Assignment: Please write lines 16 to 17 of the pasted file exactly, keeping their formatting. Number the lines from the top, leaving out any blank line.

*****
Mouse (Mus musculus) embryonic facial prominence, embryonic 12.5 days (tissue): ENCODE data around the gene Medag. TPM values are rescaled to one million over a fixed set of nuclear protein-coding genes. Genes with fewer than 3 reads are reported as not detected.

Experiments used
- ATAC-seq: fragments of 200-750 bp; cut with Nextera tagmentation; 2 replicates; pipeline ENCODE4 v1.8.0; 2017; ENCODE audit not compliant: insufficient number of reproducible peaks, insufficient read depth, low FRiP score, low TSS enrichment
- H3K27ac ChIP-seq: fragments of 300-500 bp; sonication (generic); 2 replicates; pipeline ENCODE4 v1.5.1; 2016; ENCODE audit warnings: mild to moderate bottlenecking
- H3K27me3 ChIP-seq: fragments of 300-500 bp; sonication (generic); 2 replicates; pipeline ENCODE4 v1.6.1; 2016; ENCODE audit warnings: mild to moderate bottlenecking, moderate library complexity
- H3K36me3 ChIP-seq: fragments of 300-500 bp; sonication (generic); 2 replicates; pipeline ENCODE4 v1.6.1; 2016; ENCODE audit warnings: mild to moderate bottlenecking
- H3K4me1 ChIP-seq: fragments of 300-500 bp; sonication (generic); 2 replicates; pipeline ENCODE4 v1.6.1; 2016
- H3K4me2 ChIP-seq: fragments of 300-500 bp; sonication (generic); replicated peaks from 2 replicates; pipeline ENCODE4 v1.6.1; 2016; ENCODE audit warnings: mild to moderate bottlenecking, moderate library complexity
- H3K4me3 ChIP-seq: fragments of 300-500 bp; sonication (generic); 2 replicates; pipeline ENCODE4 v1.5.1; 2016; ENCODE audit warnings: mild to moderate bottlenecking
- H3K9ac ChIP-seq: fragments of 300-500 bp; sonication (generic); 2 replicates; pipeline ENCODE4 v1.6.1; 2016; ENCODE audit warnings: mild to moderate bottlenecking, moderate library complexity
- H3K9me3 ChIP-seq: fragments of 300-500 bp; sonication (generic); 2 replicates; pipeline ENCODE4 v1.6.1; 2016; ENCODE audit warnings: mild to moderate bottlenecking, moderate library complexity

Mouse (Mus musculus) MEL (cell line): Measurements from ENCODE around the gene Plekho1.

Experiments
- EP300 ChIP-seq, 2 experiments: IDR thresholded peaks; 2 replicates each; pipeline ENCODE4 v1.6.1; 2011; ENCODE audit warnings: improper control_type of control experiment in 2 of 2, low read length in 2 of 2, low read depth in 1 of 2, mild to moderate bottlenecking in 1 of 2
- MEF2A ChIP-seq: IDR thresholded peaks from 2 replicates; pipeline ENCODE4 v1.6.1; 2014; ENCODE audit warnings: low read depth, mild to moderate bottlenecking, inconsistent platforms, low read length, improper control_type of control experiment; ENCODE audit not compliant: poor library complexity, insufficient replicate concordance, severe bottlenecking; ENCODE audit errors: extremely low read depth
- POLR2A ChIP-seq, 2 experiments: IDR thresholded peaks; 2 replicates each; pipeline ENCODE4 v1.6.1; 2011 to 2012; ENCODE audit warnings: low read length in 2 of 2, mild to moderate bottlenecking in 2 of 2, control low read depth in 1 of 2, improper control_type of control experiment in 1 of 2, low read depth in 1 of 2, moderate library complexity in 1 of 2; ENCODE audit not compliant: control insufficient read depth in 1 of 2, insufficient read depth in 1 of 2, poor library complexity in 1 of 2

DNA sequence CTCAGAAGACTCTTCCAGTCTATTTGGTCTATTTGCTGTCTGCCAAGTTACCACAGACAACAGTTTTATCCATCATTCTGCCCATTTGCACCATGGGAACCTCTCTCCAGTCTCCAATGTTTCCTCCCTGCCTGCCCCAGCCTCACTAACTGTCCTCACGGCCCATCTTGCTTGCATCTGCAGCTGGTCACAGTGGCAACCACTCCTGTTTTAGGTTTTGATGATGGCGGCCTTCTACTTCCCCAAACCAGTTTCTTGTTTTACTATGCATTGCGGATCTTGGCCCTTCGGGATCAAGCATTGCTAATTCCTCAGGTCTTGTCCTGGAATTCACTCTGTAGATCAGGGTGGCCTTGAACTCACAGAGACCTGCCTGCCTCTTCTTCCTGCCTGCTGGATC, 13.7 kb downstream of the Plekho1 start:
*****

- POLR2A ChIP-seq, 2 experiments: IDR thresholded peaks; 2 replicates each; pipeline ENCODE4 v1.6.1; 2011 to 2012; ENCODE audit warnings: low read length in 2 of 2, mild to moderate bottlenecking in 2 of 2, control low read depth in 1 of 2, improper control_type of control experiment in 1 of 2, low read depth in 1 of 2, moderate library complexity in 1 of 2; ENCODE audit not compliant: control insufficient read depth in 1 of 2, insufficient read depth in 1 of 2, poor library complexity in 1 of 2

DNA sequence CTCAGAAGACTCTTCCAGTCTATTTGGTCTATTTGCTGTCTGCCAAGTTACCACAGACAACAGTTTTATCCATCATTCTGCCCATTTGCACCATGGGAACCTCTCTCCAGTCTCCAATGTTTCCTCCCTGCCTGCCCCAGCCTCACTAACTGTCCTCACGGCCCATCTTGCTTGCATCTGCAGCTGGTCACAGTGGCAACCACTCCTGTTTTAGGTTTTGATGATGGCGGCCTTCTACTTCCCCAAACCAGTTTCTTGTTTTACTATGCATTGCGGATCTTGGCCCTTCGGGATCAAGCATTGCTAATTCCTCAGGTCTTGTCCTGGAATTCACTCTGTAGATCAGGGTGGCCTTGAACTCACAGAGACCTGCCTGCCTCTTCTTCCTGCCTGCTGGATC, 13.7 kb downstream of the Plekho1 start: